Great Times Editorial on Partisanship

From the New York Times:

Imagine, for a moment, that George W. Bush had been president when the Transportation Security Administration decided to let Thanksgiving travelers choose between exposing their nether regions to a body scanner or enduring a private security massage. Democrats would have been outraged at yet another Bush-era assault on civil liberties. Liberal pundits would have outdone one another comparing the T.S.A. to this or that police state. (“In an outrage worthy of Enver Hoxha’s Albania …”) And Republicans would have leaped to the Bush administration’s defense, while accusing liberals of going soft on terrorism.

But Barack Obama is our president instead, so the body-scanner debate played out rather differently. True, some conservatives invoked 9/11 to defend the T.S.A., and some liberals denounced the measures as an affront to American liberties. Such ideological consistency, though, was the exception; mostly, the Bush-era script was read in reverse. It was the populist right that raged against body scans, and the Republican Party that moved briskly to exploit the furor. It was a Democratic administration that labored to justify the intrusive procedures, and the liberal commentariat that leaped to their defense.

This role reversal is a case study in the awesome power of the partisan mindset. Up to a point, American politics reflects abiding philosophical divisions. But people who follow politics closely — whether voters, activists or pundits — are often partisans first and ideologues second. Instead of assessing every policy on the merits, we tend to reverse-engineer the arguments required to justify whatever our own side happens to be doing. Our ideological convictions may be real enough, but our deepest conviction is often that the other guys can’t be trusted.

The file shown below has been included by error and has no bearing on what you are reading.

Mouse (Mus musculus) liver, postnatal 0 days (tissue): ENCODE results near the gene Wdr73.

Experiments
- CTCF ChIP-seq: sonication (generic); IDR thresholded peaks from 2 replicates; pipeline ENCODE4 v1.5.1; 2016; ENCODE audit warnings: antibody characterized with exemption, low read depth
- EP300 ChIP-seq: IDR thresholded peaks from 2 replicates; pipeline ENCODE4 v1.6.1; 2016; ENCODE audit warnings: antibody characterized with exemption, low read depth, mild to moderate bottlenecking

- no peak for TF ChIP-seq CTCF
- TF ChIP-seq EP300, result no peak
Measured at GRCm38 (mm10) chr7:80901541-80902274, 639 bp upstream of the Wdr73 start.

You should read the whole thing.  It’s Ross Douthat at his finest.

This obnoxious partisanship is a serious danger for Christians, since neither party is wholly devoted to the Gospel (that seems to be putting things a bit too delicately, doesn’t it?).  For about a century after its founding, the Republican Party was the party of Yankee WASPs, while the Democrats were everyone the Republicans hated: namely, bootleggers, Confederates, and Catholics.  Or, as was cleverly put during the 1884 campaign, the Democrats served as the party of “rum, rebellion, and Romanism.”  To be Catholic, particularly in the Northeast, was to be a Democrat.  When the Democratic Party went bad, buying into abortion, the gay rights agenda and the like, they took many good Catholic souls with them, folks who’d lost that distinction between “Catholic” and “Democrats,” and chose the wrong side when the two divorced.  You still see this today: read virtually any theologically-liberal Catholic blog or newspaper, and note the way that the Vatican and the GOP appear to be interchangable.  Nearly everything is viewed through the lens of the politics of the day.

Nowadays, we face nearly the opposite problem: good Catholics do tend to be a very Republican group, not because the Vatican and GOP are the same, but because the Democrats seem more committed to anti-Catholicism. But the danger is still present that they’ll forget whether they’re Catholics who support the Republican Party, or Republicans who go to Mass.  And the consequences are very real: as I noted yesterday, there are some seriously anti-Christian ideas in vogue on the Right as well as the Left.

If we stay true to our Faith, placing our trust in God and His Church’s teachings above the political zeitgeist, we’ll be able to work from there to develop an authentic and consistent political ethos. Otherwise, we risk just be carried along by the current, supporting whatever moral or immoral thing “our” side says next.  At Mass last night, the Responsorial Psalm was one of my favorites, Psalm 146, in which the Psalmist tells us (Psalm 146:2-5):